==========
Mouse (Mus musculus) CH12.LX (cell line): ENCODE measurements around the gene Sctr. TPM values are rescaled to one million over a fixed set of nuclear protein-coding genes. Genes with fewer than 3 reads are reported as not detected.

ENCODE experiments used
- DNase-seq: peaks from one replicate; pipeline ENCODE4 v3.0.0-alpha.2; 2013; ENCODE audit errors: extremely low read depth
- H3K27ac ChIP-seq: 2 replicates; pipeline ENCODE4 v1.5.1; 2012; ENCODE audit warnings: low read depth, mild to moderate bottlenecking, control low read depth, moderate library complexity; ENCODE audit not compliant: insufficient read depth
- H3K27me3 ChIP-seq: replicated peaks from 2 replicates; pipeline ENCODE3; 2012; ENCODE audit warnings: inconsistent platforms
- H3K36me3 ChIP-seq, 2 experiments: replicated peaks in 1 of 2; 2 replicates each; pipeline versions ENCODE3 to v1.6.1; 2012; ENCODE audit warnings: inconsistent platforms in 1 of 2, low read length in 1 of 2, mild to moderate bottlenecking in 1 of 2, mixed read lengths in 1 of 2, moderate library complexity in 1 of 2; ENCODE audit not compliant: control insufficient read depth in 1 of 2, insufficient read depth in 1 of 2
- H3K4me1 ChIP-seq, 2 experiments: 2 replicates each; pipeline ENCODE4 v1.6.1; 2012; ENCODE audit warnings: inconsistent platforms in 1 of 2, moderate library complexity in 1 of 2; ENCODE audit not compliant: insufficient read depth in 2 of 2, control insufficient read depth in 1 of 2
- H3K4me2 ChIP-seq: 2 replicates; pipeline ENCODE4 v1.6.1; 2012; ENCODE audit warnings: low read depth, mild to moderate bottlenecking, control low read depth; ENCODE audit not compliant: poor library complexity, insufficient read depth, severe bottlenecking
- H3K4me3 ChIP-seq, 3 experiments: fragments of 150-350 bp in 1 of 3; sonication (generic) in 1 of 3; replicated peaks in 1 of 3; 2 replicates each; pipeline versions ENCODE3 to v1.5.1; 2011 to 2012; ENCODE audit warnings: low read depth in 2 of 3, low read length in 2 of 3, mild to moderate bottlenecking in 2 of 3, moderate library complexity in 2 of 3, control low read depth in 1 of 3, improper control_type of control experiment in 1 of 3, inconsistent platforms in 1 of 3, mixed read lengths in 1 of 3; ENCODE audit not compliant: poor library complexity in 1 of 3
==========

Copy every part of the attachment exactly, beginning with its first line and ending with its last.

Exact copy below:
Mouse (Mus musculus) CH12.LX (cell line): ENCODE measurements around the gene Sctr. TPM values are rescaled to one million over a fixed set of nuclear protein-coding genes. Genes with fewer than 3 reads are reported as not detected.

ENCODE experiments used
- DNase-seq: peaks from one replicate; pipeline ENCODE4 v3.0.0-alpha.2; 2013; ENCODE audit errors: extremely low read depth
- H3K27ac ChIP-seq: 2 replicates; pipeline ENCODE4 v1.5.1; 2012; ENCODE audit warnings: low read depth, mild to moderate bottlenecking, control low read depth, moderate library complexity; ENCODE audit not compliant: insufficient read depth
- H3K27me3 ChIP-seq: replicated peaks from 2 replicates; pipeline ENCODE3; 2012; ENCODE audit warnings: inconsistent platforms
- H3K36me3 ChIP-seq, 2 experiments: replicated peaks in 1 of 2; 2 replicates each; pipeline versions ENCODE3 to v1.6.1; 2012; ENCODE audit warnings: inconsistent platforms in 1 of 2, low read length in 1 of 2, mild to moderate bottlenecking in 1 of 2, mixed read lengths in 1 of 2, moderate library complexity in 1 of 2; ENCODE audit not compliant: control insufficient read depth in 1 of 2, insufficient read depth in 1 of 2
- H3K4me1 ChIP-seq, 2 experiments: 2 replicates each; pipeline ENCODE4 v1.6.1; 2012; ENCODE audit warnings: inconsistent platforms in 1 of 2, moderate library complexity in 1 of 2; ENCODE audit not compliant: insufficient read depth in 2 of 2, control insufficient read depth in 1 of 2
- H3K4me2 ChIP-seq: 2 replicates; pipeline ENCODE4 v1.6.1; 2012; ENCODE audit warnings: low read depth, mild to moderate bottlenecking, control low read depth; ENCODE audit not compliant: poor library complexity, insufficient read depth, severe bottlenecking
- H3K4me3 ChIP-seq, 3 experiments: fragments of 150-350 bp in 1 of 3; sonication (generic) in 1 of 3; replicated peaks in 1 of 3; 2 replicates each; pipeline versions ENCODE3 to v1.5.1; 2011 to 2012; ENCODE audit warnings: low read depth in 2 of 3, low read length in 2 of 3, mild to moderate bottlenecking in 2 of 3, moderate library complexity in 2 of 3, control low read depth in 1 of 3, improper control_type of control experiment in 1 of 3, inconsistent platforms in 1 of 3, mixed read lengths in 1 of 3; ENCODE audit not compliant: poor library complexity in 1 of 3